Wednesday, December 28, 2005

And the poets down here don't write nothin' at all...

Watching Wings for Wheels, the Born to Run reissue doc, I just couldn't believe (and I'm repeating myself here) they couldn't have found space for a disc of outtakes. Don't get me wrong, the documentary is great, and has some unbelievable moments. but watching Springsteen listening to the sixteenth take of "Jungleland", with its effed-up mariachi-esque intro isn't the same as listening to it yourself. Or that live, quiet version of "Backstreets". Or give the stuff on the War and Roses bootleg a proper release. Anything. Is it too much to ask for a Tracks sequel?

The only answer I can think of is that Bruce believes there's a reason why one version wasn't used, and he's not proud of those versions. But listening to War and Roses, to the little differences between the takes... amazing. The emotion on "Backstreets", the strings and backing vocals on "Born to Run" are worth excavating. These songs are so loved and tattooed on the minds of fans, that hearing their genesis has immeasurable value. They may not replace the final versions in our hearts, but hell if they're not fascinating listens.

But I'm just repeating myself and rambling. Hey, how about the Dunkin' Donuts guy dying? Crazy shit.

Tuesday, December 27, 2005

Two sips from the cup of human kindness and I'm shit-faced, just laid to waste...

Personally, I think Belle and Sebastian and the New Pornographers touring together (ahem, scroll down) is a hell of an idea. But maybe that's just me.

Sofa King. We Todd Ed.

My first pre-New Year's resolution: resist the temptation to second-guess end-of-year top-whatever lists. (My second? More compound modifiers!) What's the point? Subjective opinions, to each his own, et cetera and et al. Something about one hand clapping, deaf ears, or a choir which is being preached to. In the end, it just angries up the blood, and I don't need that.

But certain actions require a measured response. So here it is: Rolling Stone cannot honestly think that A Bigger Bang is the second best album of the year. Just impossible. Did they listen to the album, or did they open up the jewel case and find a check for a million dollars? An album that crappy at number 2 (hee hee, I say... funny thing) is just counter-intuitive to the whole idea of critics lists. It's obvious that Jann Wenner sends Mick Jagger coded mash notes disguised as reviews, but this goes too far. So my measured response to this? Ess my dee, Rolling Stone.

But at least I kept it short, and that counts for something.

Friday, December 16, 2005

I want to be your Easter bunny, I want to be your Christmas tree...

Chris Martin's incessant wooing of Michael Stipe pays dividends, and joins an illustrious group of musicians, including (ahem) Dashboard Confessional, who've gotten Mssr. Stipe's implicit approval through the magic of duet.

Over the past few months Martin's gone to the extreme lengths to get his approval, including buying a Stipe-designed lunchbox and calling himself a dog to Stipe's "master". If Martin also "ran into" him randomly (and on an almost daily basis), made him a mix tape with "Autumn Sweater" on it, and started bad-mouthing other people in Stipe's life ("Yeah, that Peter Buck, he'll play guitar with anyone, if you know what I mean"), he's pretty much used every trick I used in college to get girls to like me.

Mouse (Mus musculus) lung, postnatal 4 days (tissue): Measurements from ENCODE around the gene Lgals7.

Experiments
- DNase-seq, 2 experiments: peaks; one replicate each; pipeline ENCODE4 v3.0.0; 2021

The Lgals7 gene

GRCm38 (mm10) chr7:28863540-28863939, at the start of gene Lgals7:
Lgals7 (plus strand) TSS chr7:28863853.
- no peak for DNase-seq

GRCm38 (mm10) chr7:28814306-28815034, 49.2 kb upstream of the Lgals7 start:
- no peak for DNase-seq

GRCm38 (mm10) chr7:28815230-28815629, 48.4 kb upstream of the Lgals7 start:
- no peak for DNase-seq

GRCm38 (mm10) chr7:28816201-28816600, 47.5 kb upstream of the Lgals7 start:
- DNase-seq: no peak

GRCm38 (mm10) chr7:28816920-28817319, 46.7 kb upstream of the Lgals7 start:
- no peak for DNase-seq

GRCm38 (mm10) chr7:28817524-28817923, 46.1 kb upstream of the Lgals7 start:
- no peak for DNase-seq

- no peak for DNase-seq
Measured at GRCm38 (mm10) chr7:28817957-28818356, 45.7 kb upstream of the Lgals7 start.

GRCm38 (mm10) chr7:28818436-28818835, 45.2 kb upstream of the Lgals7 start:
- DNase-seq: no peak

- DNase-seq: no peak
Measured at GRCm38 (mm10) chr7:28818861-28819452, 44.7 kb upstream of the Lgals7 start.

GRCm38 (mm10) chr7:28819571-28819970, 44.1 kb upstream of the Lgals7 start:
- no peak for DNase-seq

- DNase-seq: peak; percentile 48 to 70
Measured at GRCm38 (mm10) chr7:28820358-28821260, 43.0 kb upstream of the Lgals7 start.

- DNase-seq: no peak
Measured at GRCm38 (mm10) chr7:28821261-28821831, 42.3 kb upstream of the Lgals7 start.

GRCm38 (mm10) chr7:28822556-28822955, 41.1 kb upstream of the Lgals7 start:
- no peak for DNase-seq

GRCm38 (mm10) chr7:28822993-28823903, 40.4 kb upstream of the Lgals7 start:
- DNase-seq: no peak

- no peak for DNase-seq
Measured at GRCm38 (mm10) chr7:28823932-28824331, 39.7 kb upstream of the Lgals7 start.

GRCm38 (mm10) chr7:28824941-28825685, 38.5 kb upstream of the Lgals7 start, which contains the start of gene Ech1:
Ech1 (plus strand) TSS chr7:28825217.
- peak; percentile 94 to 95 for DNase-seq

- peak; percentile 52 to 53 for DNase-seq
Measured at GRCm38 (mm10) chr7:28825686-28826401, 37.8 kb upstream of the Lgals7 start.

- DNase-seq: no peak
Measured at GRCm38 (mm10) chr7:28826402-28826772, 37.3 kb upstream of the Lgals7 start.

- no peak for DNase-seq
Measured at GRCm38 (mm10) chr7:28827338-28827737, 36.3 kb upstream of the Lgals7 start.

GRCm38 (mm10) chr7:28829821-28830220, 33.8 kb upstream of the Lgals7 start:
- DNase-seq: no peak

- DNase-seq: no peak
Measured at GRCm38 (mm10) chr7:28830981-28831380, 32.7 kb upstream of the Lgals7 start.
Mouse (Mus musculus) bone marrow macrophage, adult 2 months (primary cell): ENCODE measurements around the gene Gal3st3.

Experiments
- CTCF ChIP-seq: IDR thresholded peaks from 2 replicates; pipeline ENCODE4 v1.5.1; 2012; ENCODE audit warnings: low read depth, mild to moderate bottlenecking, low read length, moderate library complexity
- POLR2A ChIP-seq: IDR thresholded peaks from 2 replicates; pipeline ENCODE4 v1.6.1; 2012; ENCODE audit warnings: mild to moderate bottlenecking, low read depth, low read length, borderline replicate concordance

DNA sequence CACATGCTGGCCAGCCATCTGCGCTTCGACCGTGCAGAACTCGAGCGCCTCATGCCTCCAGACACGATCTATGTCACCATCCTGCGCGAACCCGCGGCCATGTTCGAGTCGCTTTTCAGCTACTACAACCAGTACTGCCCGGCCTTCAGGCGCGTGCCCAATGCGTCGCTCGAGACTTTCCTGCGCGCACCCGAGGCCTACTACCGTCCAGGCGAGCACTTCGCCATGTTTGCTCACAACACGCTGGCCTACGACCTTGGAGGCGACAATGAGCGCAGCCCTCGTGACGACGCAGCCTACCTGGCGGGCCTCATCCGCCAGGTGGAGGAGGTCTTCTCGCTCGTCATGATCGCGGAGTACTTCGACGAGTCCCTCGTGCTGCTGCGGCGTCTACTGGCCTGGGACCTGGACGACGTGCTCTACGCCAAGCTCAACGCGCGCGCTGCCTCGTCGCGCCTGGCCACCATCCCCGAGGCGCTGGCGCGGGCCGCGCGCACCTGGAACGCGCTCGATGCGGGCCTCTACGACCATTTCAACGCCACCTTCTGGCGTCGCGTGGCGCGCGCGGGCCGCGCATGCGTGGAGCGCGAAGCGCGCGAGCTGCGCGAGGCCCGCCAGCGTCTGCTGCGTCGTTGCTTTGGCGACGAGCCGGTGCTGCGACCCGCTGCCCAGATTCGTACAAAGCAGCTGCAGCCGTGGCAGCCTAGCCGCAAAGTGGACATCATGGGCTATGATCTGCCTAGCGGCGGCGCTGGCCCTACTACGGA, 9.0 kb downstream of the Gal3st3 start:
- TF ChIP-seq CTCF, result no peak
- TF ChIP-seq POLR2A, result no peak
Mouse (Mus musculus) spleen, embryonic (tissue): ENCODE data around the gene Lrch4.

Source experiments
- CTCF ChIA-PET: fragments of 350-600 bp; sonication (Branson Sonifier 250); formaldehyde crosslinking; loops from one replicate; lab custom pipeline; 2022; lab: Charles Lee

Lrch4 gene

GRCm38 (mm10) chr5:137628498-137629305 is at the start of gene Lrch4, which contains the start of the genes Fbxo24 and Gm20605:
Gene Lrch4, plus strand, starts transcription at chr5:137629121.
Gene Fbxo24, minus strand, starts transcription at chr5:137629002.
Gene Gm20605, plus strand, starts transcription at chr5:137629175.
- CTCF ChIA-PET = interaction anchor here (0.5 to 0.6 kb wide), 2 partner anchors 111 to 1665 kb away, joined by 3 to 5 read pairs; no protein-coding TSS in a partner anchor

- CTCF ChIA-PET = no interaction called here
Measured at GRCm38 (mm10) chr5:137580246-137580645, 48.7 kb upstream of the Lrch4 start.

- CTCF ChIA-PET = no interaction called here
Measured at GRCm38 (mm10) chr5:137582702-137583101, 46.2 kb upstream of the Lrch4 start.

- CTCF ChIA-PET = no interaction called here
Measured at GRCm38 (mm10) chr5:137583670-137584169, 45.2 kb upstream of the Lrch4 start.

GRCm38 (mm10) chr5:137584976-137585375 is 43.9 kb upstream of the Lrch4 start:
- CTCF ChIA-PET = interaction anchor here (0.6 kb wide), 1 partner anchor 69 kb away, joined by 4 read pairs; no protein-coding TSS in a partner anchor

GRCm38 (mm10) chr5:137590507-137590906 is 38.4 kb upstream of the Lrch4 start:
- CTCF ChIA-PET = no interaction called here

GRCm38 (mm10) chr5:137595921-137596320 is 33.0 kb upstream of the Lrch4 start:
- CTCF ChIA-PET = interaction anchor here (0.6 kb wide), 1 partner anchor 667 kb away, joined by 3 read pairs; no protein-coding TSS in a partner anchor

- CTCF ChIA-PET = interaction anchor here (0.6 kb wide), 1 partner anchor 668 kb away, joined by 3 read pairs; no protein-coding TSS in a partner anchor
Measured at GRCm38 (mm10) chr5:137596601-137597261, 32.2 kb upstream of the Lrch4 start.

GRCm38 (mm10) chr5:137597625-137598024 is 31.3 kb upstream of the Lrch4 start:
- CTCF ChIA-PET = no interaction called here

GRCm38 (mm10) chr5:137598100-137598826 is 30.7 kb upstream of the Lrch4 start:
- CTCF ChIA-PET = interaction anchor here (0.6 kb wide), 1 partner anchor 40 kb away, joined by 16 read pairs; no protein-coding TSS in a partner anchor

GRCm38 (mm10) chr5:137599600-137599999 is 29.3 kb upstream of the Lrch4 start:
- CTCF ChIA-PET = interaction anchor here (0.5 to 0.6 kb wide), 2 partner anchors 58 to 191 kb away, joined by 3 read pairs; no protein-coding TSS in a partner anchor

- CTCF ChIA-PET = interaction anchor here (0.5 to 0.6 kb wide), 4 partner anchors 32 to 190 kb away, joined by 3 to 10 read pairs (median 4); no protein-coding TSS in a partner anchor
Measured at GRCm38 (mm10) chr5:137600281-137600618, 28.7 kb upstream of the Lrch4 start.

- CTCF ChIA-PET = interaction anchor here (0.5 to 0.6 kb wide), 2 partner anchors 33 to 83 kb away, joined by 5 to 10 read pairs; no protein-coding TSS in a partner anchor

Thursday, December 15, 2005

Free Music

Hot on the heels of my bold proclamation that I love free music comes word (visa largehearted boy) that Kristen Hersh has a free downloadable EP, deceptively titled Free Music. This is like an Abbott and Costello routine waiting to happen.

Abbott: I downloaded Free Music off the internet today.
Costello: And what was the name of the album?
Abbott: Free music.
Costello: Of course it was free music, but what was the name of the album?
Abbott: I told you. Free Music.
Costello: You been listening to anything else?
Abbott: Music.
Costello: Thank you ladies and gentlemen, enjoy Brian Setzer Orchestra! [cue exit music: "My Humps"]

I didn't say it would be a good Abbott and Costello routine. They've been dead for a while and they're quite rusty. And playing "My Humps" just a desperate grab at the younger demographic, but at least they keep the blue stuff out of their act.

Wednesday, December 14, 2005

They say the best things are life are free...

I love free stuff, because I am cheap and broke.

Look: Cat Power! And over there: Ryan Adams (though only in bite-sized form)! And it should be noted that's 97 Best of 2005 est rad. Right now they're "flashing back" and their time machine seems to have landed on Soul Asylum's "Somebody to Shove" and I can't even tell you how happy that makes me.

Tuesday, December 13, 2005

All my girls, stand in a circle/ clap your hands, this is for you...

It's not evil-bad like "My Humps", but the new Ashlee Simpson song is pretty effing bad. Embarassing; like, I almost feel bad for her. It's like karaoke Gwen Stefani. Or KidzBop rocking "Hollaback Girl". Just horrible. Why can't she just keep it real like The Veronicas (they go on, like, road trips and stuff)? More importantly, if someone were to convince Joe Simpson that the kids these days like Al Jolson, would he have his daughters do songs in black face? Someone should get on that.

By the way: this (by way of a single syllable) and this (by way of vorpalfilm ; Borken Social Scene meets You're the Man Now Dog!).

Monday, December 12, 2005

Before we make our respective passes...

You know, one moment Pandora's playing "The First Part" for the zillionth time when I boot it up and it's like "Pandora doesn't understand me" and I'm rehearsing the speech, saying "I think a change will do us both some good. It's gotten stale. I need a music engine that takes me dancing on the weekends and brings me flowers." Then it comes through the door with Consonant and "Does Your Hometown Care?" and it's all like "It's alright; I'll buy you a corn dog, yo." And the butterflies are back.

Friday, December 09, 2005


I don't know if Rolling Stone's 500 best albums list is new, but the presentation is. And that alone suckered me in to find my number.